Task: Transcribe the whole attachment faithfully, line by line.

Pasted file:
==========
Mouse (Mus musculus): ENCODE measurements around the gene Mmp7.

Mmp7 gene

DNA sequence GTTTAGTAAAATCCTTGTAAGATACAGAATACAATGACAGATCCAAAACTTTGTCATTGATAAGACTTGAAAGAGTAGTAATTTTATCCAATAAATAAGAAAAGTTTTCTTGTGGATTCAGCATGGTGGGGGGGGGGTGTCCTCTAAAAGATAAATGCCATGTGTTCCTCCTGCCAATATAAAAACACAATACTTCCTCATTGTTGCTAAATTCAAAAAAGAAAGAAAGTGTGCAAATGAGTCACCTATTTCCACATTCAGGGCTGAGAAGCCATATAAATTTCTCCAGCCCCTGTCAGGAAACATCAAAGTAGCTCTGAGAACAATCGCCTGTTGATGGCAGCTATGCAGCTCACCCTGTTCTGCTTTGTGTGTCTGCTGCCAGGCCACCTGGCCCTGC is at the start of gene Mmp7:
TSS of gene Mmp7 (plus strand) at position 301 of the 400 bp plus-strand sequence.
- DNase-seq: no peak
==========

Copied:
Mouse (Mus musculus): ENCODE measurements around the gene Mmp7.

Mmp7 gene

DNA sequence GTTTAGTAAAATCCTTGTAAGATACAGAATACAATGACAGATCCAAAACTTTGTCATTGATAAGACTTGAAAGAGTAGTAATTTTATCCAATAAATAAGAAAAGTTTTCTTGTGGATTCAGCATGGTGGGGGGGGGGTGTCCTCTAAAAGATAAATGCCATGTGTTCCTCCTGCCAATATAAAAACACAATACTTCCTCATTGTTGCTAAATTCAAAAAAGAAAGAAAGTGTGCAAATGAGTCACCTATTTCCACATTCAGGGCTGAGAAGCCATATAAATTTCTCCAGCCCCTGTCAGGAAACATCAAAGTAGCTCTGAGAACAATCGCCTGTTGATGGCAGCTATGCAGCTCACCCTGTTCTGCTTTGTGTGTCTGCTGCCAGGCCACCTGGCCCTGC is at the start of gene Mmp7:
TSS of gene Mmp7 (plus strand) at position 301 of the 400 bp plus-strand sequence.
- DNase-seq: no peak